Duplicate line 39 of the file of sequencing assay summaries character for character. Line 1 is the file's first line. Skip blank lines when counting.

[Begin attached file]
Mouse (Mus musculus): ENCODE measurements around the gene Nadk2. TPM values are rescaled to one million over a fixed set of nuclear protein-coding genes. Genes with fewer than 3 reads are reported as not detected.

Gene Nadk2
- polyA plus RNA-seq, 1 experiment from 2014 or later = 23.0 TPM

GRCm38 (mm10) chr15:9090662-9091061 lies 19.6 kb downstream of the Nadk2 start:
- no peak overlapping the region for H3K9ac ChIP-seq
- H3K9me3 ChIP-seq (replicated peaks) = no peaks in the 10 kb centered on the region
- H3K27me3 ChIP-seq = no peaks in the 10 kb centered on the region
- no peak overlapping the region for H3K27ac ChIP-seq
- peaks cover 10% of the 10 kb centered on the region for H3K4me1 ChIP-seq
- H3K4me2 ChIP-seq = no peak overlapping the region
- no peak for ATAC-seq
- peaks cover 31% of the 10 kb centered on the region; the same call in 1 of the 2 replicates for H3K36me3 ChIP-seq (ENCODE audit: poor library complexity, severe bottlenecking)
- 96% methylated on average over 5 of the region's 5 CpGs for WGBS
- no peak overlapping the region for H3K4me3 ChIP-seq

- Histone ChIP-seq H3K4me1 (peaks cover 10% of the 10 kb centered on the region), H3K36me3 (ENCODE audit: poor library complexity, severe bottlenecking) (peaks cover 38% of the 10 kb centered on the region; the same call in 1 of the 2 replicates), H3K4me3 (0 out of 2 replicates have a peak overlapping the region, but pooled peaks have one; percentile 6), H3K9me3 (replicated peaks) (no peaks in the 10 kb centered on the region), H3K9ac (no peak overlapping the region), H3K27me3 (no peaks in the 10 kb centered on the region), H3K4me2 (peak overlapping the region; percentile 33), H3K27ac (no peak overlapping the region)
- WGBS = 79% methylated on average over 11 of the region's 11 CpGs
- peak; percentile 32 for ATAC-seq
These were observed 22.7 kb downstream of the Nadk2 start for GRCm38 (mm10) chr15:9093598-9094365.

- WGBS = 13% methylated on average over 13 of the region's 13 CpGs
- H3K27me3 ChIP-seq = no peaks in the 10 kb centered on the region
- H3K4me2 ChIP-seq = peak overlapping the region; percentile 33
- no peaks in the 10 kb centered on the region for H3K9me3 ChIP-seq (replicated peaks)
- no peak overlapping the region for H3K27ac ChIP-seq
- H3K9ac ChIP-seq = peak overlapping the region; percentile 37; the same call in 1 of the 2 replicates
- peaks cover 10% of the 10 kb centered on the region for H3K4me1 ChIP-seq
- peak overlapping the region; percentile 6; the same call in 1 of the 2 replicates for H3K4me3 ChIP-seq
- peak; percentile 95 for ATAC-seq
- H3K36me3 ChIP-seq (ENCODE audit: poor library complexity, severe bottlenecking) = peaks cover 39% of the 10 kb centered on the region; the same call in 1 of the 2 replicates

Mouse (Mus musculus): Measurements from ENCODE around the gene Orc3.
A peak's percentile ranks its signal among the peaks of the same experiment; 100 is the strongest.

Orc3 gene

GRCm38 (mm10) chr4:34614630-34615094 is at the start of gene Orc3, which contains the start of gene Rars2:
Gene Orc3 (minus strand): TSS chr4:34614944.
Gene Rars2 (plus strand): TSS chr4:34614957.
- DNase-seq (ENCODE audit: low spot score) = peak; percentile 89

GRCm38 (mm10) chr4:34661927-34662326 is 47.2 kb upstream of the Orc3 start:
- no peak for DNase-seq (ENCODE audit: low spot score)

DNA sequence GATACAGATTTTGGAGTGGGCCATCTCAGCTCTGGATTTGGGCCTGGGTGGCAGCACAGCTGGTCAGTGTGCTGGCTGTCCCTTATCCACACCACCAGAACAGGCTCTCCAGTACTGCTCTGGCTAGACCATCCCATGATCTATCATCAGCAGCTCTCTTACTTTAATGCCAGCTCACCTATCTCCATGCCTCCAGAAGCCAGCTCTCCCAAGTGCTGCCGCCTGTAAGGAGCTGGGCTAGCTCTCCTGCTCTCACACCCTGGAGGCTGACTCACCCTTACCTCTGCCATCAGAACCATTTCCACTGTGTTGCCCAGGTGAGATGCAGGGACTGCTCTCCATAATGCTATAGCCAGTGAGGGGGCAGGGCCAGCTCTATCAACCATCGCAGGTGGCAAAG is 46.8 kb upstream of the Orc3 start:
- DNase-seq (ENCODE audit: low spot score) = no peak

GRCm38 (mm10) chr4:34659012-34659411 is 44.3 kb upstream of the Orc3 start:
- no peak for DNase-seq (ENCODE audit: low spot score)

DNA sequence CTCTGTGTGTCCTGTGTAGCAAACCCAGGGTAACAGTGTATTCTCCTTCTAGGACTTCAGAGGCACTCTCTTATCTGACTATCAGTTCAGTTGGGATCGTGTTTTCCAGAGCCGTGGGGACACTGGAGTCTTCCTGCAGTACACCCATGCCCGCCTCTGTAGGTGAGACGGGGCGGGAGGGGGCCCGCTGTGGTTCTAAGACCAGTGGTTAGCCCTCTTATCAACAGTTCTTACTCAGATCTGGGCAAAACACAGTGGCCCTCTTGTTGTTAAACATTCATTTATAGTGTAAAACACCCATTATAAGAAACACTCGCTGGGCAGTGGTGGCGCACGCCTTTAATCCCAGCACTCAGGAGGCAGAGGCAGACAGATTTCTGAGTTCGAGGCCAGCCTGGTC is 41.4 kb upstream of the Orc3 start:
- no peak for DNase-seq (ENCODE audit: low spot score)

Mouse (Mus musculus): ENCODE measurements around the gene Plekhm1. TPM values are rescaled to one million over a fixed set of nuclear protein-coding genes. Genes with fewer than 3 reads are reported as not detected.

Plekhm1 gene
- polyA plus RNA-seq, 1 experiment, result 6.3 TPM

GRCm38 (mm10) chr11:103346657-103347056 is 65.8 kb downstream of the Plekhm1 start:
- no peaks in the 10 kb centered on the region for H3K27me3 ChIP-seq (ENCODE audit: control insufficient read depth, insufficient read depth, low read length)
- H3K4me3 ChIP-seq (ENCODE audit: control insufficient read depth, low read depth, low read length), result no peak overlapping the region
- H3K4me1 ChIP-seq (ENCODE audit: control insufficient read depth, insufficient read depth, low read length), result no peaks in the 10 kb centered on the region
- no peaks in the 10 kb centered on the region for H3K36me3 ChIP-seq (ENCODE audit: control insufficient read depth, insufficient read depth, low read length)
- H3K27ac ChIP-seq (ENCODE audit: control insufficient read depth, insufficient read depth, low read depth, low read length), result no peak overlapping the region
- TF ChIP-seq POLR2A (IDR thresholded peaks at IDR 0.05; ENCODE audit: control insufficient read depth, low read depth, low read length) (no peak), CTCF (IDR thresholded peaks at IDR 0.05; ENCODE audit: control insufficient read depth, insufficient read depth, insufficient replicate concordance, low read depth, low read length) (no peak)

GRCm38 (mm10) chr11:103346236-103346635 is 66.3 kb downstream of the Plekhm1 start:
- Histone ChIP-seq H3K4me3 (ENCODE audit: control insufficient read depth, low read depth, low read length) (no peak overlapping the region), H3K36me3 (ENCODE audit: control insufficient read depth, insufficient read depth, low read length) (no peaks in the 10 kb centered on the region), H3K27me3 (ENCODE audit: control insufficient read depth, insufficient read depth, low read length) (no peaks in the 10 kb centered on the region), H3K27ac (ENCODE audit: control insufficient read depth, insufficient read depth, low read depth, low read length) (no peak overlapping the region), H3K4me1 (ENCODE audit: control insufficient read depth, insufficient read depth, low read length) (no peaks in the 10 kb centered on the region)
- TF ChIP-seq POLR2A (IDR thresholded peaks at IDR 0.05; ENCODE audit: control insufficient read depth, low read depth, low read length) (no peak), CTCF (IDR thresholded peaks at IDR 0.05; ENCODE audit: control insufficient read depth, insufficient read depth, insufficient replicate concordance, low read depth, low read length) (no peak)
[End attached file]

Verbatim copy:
- DNase-seq (ENCODE audit: low spot score) = no peak